Prior to becoming head of of the Biomedical Operations and Research Office, Long served as chief of the Medical and Environmental Health Office. In this capacity, she was responsible for assuring a comprehensive occupational medicine and environmental health program directed toward the maintenance of the health of the KSC workforce.

    As a manager, Long is a strong proponent of personal empowerment, a key tenet of Total Quality Management and other continuous improvement work philosophies.

    "I believe it's important to involve staff members in defining goals, developing a strategy for reaching them, and then empowering employees to achieve them," she explained. "I like to give overall guidance and direction, and try to act more like a coach or counselor than a traditional boss."

    One of Long's proudest achievements during her aerospace medicine career was her part in creating the Space Life Sciences Training Program (SLSTP). "We were tasked by NASA Headquarters with developing a curriculum to inspire students to study science and mathematics," she said. In SLSTP, college students spend a summer at KSC learning about the space program. Now in its tenth year, the program has been so successful that most of the participants have learned about it through word of mouth.

    As one of three top-ranking women at KSC, and the top-ranking African-American woman, Long is fully aware that she may be perceived as a role model. "I hope that I am someone that people can look at and say, 'I can do that too,"' she said and went on to emphasize the importance of setting goals early. "There's a saying that to know where you're going, you must know where you've been," she noted. "I think it's just as important to say, to succeed and prosper in the present, you must know where you're headed."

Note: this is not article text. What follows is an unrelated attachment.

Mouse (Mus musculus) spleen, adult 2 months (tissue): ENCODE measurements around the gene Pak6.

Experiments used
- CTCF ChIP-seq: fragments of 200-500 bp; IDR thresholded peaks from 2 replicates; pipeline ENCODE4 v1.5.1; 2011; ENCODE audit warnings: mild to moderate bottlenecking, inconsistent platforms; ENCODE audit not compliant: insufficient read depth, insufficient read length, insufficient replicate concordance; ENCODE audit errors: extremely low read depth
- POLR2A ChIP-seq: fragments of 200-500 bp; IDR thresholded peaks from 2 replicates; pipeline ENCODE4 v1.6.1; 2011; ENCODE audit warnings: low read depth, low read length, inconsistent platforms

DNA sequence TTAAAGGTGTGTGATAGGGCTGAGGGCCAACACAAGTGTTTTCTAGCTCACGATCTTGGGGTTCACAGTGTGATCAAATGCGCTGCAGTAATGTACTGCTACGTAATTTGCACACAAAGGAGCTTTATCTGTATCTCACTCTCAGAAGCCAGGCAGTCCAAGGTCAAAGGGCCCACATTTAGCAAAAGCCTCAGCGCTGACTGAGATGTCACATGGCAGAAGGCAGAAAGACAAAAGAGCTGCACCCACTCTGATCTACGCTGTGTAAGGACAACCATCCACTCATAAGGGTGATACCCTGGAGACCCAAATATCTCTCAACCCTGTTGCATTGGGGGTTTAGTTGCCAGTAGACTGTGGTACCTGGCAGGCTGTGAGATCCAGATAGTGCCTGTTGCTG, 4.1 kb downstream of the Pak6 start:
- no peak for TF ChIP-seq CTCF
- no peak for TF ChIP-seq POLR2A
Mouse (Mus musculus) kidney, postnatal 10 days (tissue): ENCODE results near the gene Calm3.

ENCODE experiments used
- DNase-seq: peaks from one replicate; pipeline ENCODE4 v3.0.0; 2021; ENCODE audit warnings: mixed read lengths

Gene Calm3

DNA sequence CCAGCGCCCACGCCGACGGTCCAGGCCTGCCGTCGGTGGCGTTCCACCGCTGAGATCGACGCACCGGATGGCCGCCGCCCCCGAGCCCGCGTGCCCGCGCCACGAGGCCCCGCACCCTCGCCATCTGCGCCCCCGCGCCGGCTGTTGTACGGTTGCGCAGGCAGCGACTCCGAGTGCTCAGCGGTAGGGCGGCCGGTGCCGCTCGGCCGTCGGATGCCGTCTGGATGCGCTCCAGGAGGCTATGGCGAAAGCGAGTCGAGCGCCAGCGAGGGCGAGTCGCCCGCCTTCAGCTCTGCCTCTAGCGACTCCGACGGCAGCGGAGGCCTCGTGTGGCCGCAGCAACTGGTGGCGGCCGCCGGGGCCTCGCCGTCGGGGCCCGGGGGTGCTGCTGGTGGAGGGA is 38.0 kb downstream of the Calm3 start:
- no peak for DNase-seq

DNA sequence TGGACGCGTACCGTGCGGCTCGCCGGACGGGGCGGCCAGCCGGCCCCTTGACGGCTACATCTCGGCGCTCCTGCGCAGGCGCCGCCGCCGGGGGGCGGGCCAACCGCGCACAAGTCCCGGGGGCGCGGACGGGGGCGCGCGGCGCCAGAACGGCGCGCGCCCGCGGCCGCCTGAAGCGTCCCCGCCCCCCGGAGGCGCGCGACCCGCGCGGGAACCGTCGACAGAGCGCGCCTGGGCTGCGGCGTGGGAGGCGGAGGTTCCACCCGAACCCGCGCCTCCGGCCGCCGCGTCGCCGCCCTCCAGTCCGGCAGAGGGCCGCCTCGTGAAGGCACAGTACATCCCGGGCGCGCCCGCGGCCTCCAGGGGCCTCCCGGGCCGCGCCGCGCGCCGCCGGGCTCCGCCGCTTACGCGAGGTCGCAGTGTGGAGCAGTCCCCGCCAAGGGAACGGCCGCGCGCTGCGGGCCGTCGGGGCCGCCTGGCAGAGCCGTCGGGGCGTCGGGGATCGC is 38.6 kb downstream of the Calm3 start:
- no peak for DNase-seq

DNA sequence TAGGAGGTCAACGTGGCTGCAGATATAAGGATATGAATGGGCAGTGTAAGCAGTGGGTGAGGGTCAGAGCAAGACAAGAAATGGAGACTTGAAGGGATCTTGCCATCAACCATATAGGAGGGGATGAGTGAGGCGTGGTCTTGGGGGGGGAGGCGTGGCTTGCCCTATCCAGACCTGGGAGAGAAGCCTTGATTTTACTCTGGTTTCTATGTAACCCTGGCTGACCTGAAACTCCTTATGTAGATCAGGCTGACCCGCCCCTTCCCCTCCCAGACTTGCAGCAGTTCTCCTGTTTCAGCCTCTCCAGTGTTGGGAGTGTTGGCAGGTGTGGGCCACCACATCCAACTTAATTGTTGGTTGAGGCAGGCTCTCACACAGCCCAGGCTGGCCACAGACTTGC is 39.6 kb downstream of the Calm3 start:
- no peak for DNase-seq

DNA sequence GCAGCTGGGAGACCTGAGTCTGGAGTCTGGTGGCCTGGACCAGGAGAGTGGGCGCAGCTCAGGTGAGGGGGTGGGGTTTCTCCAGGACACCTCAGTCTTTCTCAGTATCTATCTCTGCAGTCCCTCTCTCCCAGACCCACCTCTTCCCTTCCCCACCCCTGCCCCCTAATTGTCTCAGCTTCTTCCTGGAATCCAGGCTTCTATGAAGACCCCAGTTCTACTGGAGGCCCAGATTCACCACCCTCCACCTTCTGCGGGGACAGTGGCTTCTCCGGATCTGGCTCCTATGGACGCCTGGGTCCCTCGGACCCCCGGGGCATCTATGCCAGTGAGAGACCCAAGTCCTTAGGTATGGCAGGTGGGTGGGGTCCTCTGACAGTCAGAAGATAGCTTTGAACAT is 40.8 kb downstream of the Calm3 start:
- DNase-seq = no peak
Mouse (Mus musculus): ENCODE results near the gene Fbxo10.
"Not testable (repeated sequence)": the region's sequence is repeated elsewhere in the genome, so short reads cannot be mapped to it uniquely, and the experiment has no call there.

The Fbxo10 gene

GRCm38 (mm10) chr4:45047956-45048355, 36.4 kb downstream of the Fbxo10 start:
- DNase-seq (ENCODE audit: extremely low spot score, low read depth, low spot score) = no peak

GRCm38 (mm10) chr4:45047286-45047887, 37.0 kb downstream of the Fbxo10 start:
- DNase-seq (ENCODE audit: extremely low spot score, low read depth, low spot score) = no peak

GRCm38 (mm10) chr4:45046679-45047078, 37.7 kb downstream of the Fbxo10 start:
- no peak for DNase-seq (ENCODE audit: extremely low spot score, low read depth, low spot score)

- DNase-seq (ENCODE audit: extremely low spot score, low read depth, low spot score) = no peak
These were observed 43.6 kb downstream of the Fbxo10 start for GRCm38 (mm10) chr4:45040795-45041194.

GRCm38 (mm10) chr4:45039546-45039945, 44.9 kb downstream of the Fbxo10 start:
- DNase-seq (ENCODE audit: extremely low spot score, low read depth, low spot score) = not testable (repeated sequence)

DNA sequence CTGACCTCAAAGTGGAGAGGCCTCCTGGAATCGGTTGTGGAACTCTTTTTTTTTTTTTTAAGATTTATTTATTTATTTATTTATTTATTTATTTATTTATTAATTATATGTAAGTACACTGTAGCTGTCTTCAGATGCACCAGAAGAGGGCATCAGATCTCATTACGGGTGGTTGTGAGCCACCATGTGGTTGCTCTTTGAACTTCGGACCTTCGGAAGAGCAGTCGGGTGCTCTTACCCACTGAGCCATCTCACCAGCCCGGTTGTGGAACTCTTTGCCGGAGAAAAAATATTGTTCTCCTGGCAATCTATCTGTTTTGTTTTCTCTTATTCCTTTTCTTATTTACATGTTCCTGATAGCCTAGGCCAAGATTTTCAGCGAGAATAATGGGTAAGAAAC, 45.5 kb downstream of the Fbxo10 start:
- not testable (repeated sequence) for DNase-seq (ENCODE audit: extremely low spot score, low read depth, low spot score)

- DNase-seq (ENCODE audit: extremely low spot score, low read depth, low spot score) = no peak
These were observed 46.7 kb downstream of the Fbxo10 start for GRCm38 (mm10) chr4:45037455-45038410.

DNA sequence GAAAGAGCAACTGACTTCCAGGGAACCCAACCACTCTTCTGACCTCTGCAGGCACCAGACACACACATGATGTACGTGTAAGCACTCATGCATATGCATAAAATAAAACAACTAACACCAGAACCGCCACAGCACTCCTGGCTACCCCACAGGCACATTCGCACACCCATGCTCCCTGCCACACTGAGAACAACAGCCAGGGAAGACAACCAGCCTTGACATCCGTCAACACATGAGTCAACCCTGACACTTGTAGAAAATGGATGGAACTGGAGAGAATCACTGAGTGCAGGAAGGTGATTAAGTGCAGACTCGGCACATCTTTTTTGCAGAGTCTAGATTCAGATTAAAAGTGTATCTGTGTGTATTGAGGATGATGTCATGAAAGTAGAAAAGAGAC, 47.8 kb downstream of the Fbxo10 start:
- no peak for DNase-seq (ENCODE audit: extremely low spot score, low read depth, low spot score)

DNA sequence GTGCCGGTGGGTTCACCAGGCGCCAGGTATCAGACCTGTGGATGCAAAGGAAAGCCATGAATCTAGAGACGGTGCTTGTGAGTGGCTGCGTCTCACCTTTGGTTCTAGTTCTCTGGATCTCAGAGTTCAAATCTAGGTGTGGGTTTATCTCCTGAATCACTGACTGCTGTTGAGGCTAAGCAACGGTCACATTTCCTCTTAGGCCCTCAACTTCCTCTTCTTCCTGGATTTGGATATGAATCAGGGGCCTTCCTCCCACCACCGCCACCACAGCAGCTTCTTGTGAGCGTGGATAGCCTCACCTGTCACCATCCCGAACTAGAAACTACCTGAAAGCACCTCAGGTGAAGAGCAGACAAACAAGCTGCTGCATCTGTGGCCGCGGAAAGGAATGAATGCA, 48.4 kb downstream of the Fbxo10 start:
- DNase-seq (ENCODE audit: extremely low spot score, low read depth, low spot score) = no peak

Long can look out the window of her office on the third floor of the Operations and Checkout Building and see the vast expanse of KSC before her. But staying Earth-bound is not the ultimate goal for this space visionary. She tells the story of proudly phoning her mother in 1982 with the news that she had joined NASA, fulfilling at last the dream she had cherished since she was nine. Her mother reminded Long that she'd had still another goal beyond working at a space center. "She pointed out that the final step in my grand plan was to set up a medical clinic on the moon," Long observed.

    Such futuristic goals are still very much a part of Long's mindset. In her far-sighted view, the biomedical, environmental and operational support her office provides to the Space Shuttle program at the spaceport today will become a precedent for future space endeavors. "The foundation we are laying now in the medical and life sciences world here at KSC will support the agency's programs 10, 20 and 30 years down the road," Long stated. "I would like to think that we are pioneers in occupational medicine for the space program. What we're doing here now on the ground will someday be done in space, be it on a space station, the moon or Mars."

    Long is a graduate of Northwestern University in Evanston, Ill. She studied medicine at the St. Louis University School of Medicine, earning her medical degree in 1977. She completed two years of a general surgery residency at the Cleveland Clinic and the Mount Sinai Hospital of Cleveland. She then went on to complete another residency and also earned a degree in aerospace medicine from Wright State University School of Medicine, Dayton, Ohio. She is a member of the Aerospace Medicine Association, the Society of NASA Flight Surgeons, the National Medical Association, the Alpha Kappa Alpha Sorority, and the National Association for the Advancement of Colored Persons (NAACP). Originally from Cleveland, Ohio, Long presently lives on Merritt Island.